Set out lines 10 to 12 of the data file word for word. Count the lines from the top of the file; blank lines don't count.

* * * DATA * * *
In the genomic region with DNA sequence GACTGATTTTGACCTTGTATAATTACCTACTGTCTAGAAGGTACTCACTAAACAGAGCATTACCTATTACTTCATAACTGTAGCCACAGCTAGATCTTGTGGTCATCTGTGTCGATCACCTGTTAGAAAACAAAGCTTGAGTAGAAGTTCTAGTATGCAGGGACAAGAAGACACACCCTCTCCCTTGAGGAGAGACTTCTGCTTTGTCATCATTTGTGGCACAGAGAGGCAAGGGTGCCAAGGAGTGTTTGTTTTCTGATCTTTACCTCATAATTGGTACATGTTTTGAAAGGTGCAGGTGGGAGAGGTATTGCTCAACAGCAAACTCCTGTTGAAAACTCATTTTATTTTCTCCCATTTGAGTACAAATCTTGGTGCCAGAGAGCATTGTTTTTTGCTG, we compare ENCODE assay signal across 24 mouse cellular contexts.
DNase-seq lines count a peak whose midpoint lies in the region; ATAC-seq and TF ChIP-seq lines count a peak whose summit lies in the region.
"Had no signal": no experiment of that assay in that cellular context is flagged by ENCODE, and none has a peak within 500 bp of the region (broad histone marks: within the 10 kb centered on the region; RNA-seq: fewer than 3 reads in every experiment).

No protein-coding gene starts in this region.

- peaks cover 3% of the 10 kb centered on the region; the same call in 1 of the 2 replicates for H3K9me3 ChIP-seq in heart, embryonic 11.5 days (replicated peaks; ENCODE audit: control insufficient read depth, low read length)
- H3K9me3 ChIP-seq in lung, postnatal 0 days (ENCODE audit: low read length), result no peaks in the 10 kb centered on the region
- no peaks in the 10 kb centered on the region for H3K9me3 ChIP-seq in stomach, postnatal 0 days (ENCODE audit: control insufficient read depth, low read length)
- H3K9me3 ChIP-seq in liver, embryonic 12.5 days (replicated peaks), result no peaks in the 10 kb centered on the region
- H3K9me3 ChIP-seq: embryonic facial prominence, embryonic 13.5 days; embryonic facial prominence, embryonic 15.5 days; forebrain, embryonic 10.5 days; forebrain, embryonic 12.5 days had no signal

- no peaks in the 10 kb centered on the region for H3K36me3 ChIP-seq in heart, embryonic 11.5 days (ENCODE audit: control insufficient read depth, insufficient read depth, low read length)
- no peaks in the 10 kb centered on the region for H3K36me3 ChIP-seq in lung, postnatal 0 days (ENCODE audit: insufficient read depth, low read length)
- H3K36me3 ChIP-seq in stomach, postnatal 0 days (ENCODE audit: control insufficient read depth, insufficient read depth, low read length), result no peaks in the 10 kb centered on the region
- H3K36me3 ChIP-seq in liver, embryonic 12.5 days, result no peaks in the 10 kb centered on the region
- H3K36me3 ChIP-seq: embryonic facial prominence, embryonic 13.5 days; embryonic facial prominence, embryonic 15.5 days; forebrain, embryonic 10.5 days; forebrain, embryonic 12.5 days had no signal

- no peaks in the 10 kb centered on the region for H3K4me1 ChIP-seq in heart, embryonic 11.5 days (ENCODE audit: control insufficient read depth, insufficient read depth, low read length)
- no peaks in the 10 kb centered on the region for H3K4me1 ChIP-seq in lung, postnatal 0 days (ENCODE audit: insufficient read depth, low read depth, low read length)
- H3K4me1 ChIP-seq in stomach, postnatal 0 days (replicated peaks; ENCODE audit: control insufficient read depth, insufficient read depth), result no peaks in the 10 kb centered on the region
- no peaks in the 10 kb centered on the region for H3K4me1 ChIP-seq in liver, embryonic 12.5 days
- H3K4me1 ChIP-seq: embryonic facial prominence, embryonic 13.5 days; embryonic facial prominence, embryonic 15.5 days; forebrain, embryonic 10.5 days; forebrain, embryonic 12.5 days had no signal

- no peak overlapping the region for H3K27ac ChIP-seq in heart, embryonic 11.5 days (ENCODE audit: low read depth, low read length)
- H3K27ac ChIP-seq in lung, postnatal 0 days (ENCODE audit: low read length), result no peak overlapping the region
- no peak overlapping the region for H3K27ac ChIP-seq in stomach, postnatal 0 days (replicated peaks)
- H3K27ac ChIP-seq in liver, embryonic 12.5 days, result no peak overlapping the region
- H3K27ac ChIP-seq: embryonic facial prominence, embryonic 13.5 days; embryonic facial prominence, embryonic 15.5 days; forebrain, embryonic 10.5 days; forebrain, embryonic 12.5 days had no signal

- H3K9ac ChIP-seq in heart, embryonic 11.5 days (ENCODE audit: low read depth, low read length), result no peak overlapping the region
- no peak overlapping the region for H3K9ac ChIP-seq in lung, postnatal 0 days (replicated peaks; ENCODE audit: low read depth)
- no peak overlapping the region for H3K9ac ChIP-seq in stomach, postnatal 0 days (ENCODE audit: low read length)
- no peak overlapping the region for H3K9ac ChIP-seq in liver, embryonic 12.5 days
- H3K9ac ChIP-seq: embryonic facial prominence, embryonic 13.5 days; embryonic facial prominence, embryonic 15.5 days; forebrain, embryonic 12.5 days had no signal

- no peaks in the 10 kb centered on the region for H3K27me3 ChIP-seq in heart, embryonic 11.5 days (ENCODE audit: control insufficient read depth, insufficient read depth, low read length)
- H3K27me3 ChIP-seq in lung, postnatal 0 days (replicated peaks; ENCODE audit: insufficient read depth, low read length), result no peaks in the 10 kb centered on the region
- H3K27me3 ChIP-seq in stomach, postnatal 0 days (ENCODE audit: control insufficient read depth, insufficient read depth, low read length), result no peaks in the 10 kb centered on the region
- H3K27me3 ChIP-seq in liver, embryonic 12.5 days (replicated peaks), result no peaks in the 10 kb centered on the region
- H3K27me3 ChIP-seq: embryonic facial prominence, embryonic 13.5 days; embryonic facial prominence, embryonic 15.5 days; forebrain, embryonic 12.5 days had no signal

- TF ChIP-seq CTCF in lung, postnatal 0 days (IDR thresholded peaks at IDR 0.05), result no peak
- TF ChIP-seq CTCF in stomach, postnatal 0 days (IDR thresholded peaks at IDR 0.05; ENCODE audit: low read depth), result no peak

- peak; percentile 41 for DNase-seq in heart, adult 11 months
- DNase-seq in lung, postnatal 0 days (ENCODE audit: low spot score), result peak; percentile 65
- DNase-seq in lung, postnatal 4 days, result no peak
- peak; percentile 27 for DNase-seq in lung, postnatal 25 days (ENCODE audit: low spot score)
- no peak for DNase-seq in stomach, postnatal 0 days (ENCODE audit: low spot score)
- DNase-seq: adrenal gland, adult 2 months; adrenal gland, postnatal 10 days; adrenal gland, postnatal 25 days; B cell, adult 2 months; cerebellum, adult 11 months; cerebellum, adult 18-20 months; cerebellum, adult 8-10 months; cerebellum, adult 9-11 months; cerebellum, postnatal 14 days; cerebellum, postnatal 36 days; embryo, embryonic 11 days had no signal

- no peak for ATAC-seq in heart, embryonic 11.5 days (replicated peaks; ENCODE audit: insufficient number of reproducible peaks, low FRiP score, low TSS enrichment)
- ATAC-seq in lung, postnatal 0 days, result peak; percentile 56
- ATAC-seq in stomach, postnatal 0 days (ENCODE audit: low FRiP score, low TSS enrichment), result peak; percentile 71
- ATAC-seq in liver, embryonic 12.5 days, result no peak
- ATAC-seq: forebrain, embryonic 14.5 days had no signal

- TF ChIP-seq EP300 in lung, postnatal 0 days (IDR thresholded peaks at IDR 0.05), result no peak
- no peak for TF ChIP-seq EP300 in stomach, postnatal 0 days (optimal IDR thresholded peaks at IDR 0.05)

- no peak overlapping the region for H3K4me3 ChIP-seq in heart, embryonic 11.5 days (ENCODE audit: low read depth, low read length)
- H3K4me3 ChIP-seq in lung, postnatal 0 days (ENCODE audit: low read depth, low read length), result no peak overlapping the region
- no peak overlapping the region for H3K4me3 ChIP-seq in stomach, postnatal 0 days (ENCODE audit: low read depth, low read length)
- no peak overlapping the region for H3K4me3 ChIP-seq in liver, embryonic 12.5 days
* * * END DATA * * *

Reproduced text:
- no peaks in the 10 kb centered on the region for H3K36me3 ChIP-seq in heart, embryonic 11.5 days (ENCODE audit: control insufficient read depth, insufficient read depth, low read length)
- no peaks in the 10 kb centered on the region for H3K36me3 ChIP-seq in lung, postnatal 0 days (ENCODE audit: insufficient read depth, low read length)
- H3K36me3 ChIP-seq in stomach, postnatal 0 days (ENCODE audit: control insufficient read depth, insufficient read depth, low read length), result no peaks in the 10 kb centered on the region